Here check that out. As you can see, right now Serial ATA isnt that big, and only the 'newer' motherboards are supporting it. It's eventual goal is to replace the original Parallel ATA (that long think grey cable in computers for those of you who dont know). Eventually, Serial ATA floppy drives want to be made too. But you never know if something is gonna hit or not. There have been previous attempts to replace the old Parallel connection that all failed. Hopefully this one will hit big. It already is supported by most new motherboards in the market.

try this too even though its a little old:
http://www.findarticles.com/cf_dls/m0BRZ/11_22/98977131/p1/article.jhtml?term=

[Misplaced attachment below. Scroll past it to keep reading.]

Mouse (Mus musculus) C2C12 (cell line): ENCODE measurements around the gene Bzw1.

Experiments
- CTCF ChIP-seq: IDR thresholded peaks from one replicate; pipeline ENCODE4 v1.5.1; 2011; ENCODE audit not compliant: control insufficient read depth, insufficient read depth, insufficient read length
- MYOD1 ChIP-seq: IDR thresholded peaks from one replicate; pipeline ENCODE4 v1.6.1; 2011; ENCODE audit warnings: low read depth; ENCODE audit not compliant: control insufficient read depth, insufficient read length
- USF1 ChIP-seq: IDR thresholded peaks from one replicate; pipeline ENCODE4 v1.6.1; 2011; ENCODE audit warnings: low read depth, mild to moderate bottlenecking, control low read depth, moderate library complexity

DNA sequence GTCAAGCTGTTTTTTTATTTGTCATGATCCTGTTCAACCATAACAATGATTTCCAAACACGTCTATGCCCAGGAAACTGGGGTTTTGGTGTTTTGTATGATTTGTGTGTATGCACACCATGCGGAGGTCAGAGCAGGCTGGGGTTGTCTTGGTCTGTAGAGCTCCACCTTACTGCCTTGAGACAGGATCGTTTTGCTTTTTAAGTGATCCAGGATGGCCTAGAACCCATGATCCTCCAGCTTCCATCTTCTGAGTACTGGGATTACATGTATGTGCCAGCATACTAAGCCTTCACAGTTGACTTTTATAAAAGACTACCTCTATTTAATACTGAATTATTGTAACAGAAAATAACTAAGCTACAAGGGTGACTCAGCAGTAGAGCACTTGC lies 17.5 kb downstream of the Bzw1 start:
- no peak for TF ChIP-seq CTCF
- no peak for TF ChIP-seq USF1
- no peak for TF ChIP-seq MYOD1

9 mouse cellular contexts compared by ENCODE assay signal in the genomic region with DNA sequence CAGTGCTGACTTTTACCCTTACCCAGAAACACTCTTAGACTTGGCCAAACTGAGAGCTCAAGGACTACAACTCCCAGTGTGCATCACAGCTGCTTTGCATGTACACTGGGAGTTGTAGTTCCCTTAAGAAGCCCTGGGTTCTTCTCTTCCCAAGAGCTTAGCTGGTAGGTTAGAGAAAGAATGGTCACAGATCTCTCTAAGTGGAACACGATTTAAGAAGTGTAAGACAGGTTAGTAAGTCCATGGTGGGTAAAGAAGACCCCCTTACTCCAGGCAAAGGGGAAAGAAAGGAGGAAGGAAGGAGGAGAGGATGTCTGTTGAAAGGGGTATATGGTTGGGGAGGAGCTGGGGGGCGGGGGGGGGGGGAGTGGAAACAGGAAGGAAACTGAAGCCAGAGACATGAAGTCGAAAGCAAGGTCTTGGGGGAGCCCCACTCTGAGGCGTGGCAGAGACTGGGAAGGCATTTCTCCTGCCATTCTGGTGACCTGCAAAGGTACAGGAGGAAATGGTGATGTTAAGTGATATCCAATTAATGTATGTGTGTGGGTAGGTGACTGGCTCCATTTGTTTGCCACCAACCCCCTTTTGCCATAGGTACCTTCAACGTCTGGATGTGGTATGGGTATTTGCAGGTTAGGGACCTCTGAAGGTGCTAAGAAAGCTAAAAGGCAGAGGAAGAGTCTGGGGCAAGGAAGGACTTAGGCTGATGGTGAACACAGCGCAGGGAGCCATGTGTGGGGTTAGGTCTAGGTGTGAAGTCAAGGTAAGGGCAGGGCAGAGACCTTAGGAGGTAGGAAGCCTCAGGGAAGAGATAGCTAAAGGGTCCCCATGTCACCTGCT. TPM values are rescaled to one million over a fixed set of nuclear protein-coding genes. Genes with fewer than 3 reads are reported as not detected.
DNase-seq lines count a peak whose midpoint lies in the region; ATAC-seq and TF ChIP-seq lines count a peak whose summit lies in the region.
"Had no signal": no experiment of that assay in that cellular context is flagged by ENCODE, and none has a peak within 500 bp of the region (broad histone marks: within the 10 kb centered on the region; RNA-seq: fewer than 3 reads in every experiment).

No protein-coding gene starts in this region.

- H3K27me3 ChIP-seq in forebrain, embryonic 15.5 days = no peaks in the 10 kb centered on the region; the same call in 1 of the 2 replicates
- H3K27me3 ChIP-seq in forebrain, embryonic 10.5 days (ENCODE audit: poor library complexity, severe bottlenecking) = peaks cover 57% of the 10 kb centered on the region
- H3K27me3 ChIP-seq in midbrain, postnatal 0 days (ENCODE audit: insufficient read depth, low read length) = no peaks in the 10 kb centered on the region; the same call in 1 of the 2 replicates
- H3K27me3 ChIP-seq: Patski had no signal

The last page says it all.
 

Martin

Senior Member
Dec 31, 2000
56,862
#10
Right. How do you use this thing? It's a point to point, connection, right? So you got a dozen sockets on the mainboard (instead of the two old ata plugs) or what? What about the drives, need adaptors to connect them with the new cables?
 

gray

Senior Member
Moderator
Apr 22, 2003
30,133
#11
Hmm why would they wanna make ATA floppy drives? It's not like you store huge amounts of data on them anyway :sleepy: I'm assuming they'd make new media for said drives, no?
 

Martin

Senior Member
Dec 31, 2000
56,862
#12
++ [ originally posted by Graham ] ++
Hmm why would they wanna make ATA floppy drives? It's not like you store huge amounts of data on them anyway :sleepy: I'm assuming they'd make new media for said drives, no?
1.5Gbps transfer rates for floppy drives, that's quite the overkill since you get what 300kb/s.. :D
 
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Trezeguet_FC

Senior Member
Mar 26, 2003
1,888
#13
++ [ originally posted by Martin ] ++